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Russia still relies on prewar stockpiles while its military capability declining due to sanctions, equipment losses – CSIS

Russia still relies on prewar stockpiles while its military capability declining due to sanctions, equipment losses – CSIS

According to a report by the US-based Center for Strategic and International Studies (CSIS), Russian military losses, including tanks, trucks, artillery pieces, and drones, have led to a decline in its military capability. The report notes that Western sanctions have caused shortages of high-quality foreign components, which has forced Moscow to use lower-quality alternatives.

While the quality of the military equipment used by the Ukrainian army continues to improve thanks to Western aid, the quality of Russia’s weapons continues to degrade. However, Russia can still rely on prewar stockpiles of older equipment and a web of illicit supply chains to sustain its military power.

Despite the decline in the quality of Russian military equipment, the CSIS report warns that Moscow still retains enough firepower to extend the war in Ukraine. Russia can still compensate for the loss of modern technology with a large inventory of older weapons and equipment. The report also notes that Russia’s prewar stockpiles and illicit supply chains provide it with significant adaptability to Western sanctions. However, the report cautions that Ukraine and its Western supporters should not expect sanctions to stop hostilities quickly.

The report concludes that considering these limitations, Russia will opt for a slower-paced attritional campaign in Ukraine, putting pressure on Kyiv and its Western partners but further stressing its military and industrial base already stretched thin by sanctions and the last 12 months of the invasion. The international efforts to prevent the Russian military from accessing the key items will become even more important as the war enters its second year. The Russian military shows no signs of abandoning its major goal of occupying Ukraine.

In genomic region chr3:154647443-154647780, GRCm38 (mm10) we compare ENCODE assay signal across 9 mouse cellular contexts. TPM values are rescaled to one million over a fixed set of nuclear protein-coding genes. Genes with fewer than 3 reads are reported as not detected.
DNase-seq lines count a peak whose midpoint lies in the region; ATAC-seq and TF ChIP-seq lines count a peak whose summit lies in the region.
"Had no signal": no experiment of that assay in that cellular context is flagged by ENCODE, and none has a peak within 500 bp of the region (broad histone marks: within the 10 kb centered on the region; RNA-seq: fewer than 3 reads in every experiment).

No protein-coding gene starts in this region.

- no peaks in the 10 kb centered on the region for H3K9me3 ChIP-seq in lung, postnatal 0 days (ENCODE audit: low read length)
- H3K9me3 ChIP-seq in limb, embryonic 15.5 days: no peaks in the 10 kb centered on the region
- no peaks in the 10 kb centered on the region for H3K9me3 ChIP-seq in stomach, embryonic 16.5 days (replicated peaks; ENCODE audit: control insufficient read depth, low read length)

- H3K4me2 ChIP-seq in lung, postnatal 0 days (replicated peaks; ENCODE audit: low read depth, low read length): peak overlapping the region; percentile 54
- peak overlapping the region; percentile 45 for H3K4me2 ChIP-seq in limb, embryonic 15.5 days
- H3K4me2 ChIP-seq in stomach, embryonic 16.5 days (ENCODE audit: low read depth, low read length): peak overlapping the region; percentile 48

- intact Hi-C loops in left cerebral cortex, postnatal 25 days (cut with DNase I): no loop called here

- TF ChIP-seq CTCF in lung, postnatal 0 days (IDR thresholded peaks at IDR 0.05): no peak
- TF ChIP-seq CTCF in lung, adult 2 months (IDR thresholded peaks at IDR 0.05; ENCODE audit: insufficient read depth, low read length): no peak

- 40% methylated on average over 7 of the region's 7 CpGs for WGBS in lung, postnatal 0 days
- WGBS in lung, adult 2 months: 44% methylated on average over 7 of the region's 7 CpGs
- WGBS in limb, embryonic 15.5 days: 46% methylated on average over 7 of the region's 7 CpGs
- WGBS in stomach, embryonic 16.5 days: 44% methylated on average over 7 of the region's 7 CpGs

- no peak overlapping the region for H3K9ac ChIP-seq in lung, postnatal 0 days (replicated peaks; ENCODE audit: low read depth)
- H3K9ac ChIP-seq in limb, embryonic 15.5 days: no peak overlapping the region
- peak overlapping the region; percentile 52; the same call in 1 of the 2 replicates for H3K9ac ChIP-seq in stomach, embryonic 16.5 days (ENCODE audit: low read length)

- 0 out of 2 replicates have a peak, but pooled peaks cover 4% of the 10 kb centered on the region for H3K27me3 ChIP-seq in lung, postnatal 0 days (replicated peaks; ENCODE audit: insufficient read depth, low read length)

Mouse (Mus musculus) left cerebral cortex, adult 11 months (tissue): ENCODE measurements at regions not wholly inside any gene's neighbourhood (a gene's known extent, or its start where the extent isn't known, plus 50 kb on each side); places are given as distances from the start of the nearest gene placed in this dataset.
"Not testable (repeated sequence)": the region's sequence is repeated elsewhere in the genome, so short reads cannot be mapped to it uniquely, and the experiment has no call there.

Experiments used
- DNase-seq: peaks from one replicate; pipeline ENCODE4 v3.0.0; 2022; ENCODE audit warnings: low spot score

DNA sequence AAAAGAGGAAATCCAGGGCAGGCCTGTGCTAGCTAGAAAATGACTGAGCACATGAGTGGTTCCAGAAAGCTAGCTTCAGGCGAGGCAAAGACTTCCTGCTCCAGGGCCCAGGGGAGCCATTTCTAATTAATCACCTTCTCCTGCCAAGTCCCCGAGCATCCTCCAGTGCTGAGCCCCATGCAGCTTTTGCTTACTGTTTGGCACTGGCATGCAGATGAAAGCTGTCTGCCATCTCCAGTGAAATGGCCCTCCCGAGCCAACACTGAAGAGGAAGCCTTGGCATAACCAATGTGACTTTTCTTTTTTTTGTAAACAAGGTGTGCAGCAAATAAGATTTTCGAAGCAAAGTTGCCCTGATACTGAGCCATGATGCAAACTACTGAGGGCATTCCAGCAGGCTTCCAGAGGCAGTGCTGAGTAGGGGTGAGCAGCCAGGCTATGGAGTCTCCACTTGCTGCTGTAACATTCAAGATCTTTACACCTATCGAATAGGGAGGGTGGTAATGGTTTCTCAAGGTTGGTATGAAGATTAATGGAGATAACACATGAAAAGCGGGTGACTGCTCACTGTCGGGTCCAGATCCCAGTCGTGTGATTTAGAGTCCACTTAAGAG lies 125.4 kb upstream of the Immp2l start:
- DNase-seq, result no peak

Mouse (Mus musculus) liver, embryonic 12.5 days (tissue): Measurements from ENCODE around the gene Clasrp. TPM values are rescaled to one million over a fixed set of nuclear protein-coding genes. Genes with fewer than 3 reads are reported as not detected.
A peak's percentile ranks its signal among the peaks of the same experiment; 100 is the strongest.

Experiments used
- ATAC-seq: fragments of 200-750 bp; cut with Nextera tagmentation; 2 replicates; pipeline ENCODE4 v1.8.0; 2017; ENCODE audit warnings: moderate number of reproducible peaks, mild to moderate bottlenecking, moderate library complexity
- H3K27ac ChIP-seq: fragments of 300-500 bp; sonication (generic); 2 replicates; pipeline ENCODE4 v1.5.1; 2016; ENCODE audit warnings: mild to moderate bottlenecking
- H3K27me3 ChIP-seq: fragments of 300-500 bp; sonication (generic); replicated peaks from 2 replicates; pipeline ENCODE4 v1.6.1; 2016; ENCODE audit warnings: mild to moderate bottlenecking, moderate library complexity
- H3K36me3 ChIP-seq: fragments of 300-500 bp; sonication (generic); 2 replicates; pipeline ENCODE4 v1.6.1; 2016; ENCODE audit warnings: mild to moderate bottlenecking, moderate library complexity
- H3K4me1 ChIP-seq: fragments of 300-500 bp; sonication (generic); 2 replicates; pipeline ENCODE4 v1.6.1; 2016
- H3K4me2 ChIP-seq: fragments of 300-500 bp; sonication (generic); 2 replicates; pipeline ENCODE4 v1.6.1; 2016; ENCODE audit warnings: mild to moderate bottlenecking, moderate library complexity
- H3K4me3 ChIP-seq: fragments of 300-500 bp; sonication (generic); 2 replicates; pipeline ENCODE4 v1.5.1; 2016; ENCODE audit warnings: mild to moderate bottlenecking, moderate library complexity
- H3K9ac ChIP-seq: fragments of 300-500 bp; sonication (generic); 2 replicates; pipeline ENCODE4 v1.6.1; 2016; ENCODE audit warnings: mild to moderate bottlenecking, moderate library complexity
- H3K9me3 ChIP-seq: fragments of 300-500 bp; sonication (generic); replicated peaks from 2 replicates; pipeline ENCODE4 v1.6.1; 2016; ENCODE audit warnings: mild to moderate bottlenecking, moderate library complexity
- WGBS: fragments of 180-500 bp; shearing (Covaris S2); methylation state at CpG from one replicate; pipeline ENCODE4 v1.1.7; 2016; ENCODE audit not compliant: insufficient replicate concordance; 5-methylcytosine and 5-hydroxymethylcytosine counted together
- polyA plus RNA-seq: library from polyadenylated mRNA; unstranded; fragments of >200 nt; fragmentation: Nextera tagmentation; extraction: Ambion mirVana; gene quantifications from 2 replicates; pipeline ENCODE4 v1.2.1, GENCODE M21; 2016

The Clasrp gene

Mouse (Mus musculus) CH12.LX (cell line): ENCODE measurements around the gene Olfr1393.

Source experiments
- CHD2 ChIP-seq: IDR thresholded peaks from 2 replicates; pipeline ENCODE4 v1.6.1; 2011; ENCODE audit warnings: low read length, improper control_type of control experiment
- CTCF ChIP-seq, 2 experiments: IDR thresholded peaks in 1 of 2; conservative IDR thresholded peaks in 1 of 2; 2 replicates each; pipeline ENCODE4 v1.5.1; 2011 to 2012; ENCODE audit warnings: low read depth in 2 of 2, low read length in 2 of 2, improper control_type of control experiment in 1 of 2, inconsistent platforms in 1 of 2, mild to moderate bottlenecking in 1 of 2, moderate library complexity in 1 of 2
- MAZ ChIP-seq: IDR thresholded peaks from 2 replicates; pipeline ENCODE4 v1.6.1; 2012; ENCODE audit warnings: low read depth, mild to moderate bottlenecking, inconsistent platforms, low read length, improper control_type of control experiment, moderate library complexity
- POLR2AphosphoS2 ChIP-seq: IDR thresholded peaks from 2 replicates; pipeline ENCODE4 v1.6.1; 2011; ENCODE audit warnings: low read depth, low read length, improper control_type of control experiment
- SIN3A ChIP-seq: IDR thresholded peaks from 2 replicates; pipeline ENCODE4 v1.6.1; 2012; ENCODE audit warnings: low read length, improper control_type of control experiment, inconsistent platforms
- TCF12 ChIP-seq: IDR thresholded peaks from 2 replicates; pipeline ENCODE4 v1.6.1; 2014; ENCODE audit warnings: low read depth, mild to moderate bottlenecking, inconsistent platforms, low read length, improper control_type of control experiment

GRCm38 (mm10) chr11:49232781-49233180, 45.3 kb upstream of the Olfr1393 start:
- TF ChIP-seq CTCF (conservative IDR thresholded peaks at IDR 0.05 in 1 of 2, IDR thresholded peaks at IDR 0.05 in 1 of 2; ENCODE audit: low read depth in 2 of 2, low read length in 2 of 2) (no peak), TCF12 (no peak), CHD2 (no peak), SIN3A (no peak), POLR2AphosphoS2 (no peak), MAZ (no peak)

The report recommends several ways for Western policymakers to close the loopholes actively used by the Russian government, including:

  1. Continue supplying Ukraine with higher-end military equipment at a pace that exceeds Russia’s production rate, making it harder for Russia to maintain an attritional war.
  2. Identify and target illicit networks, and particularly individuals involved in current sanctions-evasion efforts. The United States should use its leverage in the post-Soviet region more proactively, including in Armenia, Georgia, and Kazakhstan.
  3. Restrict any existing transactions with Russian and Russia-linked defense companies and their affiliates. For example, Rostec subsidiaries and affiliated companies involved in civil aviation should be prevented from importing and sending sanctioned dual-use technologies to other Rostec affiliates involved in producing different weapons systems.
  4. Eliminate the loopholes that allow some Western companies to import equipment into Russia by extending past contracts that preceded the imposition of sanctions.
  5. Work toward creating an OFAC equivalent at the EU level to monitor the implementation and compliance of the sanctions. OFAC is the US Department of the Treasury’s Office of Foreign Assets Control.

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